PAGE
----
If you have decided to get into motor sports, you will want to make sure that you have all of the gear and accessories that you need. I am not some kind of expert but I do have some experience of taking part in various motor sports such as track racing in cars and high-speed sailing in a powerboat. My girlfriend introduced me to these activities and I suddenly realised what fun it was when I had a go. It didn't matter that I wasn't very good. I hope you like my blog and that it inspires you to get out there and have some fun.
Most smaller boats rely on outboard motors for their momentum. If yours breaks down, you could be looking at extensive repair work, not to mention a tricky trip back to shore of you happen to be caught out on the open water. Overheating is one of the prime causes of engine problems, so it's well worth knowing the common causes of overheating to ensure you can move against the issue as soon as possible.
Here are just four common reasons why your boat's outboard motor might be overheating.
1. Blocked Intake
Unlike the motor in your car, the motor at the back of your boat is built to rely on a steady flow of water to keep itself cool. Unfortunately, overheating can quickly occur if the flow of water is reduced. The most common cause is a blocked intake. Anything from weeds to common marine debris can cause a blockage, and smaller blockages will quickly develop into larger ones. If you start to notice your engine overheating, the first thing you should do is check the intake for foreign objects.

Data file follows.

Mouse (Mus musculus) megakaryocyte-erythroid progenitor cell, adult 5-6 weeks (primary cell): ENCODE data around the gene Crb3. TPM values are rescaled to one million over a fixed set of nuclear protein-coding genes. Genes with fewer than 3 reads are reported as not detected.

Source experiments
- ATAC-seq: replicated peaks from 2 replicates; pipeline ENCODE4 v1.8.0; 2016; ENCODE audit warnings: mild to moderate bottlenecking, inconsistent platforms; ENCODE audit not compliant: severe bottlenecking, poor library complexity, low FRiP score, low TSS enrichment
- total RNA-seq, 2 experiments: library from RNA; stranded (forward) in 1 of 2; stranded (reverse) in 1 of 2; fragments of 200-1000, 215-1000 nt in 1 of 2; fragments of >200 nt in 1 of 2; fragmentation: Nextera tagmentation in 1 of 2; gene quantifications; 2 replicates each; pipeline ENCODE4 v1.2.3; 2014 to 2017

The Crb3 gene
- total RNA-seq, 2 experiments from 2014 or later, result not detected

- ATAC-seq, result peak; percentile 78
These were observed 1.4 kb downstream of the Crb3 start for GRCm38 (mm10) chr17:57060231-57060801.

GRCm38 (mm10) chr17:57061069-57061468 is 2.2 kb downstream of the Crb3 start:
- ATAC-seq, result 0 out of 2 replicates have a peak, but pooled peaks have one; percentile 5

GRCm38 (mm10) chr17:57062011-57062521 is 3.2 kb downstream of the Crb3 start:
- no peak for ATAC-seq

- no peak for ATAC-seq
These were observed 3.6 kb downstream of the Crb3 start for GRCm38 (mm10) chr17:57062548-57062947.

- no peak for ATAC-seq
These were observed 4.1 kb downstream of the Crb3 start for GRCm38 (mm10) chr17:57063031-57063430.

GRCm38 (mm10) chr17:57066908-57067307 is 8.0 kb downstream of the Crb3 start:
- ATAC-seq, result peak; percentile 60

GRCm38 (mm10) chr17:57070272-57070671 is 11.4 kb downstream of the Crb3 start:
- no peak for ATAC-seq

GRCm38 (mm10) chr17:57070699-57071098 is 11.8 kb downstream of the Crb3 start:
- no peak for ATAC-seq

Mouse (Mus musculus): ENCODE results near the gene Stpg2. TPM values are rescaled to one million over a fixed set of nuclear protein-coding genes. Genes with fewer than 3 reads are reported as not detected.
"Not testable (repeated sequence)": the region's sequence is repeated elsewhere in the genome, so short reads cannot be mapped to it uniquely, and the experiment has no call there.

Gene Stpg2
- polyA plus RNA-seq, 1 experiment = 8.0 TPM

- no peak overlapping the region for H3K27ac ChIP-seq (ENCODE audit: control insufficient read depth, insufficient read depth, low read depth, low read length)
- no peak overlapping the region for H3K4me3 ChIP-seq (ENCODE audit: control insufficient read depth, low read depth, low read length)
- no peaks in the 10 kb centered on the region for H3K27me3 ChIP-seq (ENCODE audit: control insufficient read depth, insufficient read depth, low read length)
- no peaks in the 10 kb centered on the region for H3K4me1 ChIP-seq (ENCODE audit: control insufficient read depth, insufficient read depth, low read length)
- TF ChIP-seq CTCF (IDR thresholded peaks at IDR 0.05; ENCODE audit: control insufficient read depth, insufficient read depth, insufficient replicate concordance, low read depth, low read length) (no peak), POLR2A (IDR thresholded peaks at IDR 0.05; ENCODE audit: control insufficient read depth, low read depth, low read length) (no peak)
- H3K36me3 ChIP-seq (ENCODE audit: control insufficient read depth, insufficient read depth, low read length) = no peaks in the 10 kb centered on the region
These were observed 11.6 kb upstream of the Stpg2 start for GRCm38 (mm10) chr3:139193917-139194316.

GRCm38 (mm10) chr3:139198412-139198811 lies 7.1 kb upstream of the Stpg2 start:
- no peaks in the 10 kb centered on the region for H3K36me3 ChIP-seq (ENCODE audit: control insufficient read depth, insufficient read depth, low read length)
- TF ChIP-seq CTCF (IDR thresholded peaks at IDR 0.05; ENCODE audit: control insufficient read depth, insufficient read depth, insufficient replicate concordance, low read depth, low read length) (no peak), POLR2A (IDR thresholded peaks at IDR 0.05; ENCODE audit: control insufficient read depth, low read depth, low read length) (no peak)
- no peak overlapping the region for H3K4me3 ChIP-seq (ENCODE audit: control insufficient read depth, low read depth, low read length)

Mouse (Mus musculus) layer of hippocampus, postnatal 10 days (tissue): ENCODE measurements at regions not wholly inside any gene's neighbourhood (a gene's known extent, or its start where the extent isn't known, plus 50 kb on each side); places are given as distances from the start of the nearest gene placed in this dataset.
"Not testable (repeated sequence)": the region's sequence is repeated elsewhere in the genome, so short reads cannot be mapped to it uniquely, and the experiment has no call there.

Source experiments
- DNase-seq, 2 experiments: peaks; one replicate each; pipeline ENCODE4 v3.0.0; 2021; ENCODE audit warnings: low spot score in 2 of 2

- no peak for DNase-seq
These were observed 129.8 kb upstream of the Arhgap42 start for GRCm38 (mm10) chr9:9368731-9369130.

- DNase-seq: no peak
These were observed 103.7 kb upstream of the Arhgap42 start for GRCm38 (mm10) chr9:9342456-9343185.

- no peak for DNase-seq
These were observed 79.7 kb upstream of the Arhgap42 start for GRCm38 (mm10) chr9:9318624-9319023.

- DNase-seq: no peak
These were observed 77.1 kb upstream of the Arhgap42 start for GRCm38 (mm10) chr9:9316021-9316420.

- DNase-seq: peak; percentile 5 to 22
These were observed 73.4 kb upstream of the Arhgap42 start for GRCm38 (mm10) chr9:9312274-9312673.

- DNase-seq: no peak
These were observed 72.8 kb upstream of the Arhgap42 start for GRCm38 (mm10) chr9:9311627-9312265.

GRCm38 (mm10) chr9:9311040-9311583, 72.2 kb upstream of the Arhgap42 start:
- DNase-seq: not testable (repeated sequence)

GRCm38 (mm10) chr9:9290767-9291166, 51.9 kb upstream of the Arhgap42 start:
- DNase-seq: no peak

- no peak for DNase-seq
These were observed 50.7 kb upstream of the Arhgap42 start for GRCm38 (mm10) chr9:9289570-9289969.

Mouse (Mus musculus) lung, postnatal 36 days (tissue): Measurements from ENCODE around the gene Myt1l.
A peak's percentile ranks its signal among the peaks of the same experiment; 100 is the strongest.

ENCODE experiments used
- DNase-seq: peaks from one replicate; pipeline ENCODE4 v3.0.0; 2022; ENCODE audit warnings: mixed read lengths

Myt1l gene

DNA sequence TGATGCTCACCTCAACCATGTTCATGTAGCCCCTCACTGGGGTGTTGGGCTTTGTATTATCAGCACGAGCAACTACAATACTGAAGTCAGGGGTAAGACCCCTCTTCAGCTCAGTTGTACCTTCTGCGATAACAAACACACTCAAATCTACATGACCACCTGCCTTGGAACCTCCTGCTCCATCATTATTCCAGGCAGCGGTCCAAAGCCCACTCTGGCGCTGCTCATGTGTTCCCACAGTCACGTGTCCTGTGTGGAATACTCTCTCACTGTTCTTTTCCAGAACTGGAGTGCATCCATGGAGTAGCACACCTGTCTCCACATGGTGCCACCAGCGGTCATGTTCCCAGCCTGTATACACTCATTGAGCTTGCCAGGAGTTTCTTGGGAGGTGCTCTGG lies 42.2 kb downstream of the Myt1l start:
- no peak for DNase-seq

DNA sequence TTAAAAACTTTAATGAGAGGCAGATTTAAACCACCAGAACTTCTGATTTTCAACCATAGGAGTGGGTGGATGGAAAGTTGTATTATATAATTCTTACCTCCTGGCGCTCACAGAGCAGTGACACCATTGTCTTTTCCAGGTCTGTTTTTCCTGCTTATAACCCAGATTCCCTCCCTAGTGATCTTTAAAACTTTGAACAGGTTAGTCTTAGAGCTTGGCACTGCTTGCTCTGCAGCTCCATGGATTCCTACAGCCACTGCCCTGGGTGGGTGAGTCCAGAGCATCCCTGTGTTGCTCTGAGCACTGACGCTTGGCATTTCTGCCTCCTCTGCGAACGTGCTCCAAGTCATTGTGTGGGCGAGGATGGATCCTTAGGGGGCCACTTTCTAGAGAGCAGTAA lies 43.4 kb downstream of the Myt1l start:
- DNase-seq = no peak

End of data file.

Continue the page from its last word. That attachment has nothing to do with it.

2. Broken Pump Impeller
Even a completely clear water intake won't count for anything if water isn't being pump through it. The part responsible for moving water through your engine is the water pump impeller. It's a round, bladed disc that rotates to circulate water. If it's ever damaged, water won't flow through and the engine will overheat. Luckily enough, it's relatively easy to replace the water pump impeller.
3. Clogged Exhaust Manifolds
The exhaust is responsible for moving hot air out of the engine. However, the manifolds can sometimes become clogged, which means less hot air will be able to escape the engine. Additionally, a clogged exhaust manifold will restrict the flow of water through your engine. This is a more common problem in salt water, but it can happen anywhere.
4. Low Engine Oil
Finally, don't forget about engine oil. Though water is used to somewhat cool outboard motors, they also rely on engine oil to keep all the moving parts slick. If there's not enough engine oil, those moving parts will create excess friction that leads to overheating. If water appears to be moving easily though the outboard, check that there's enough engine oil and top up if necessary. If it's been a long time since the oil was replaced, it may simply be dirty and require changing.
Speak to a boat mechanic to learn more.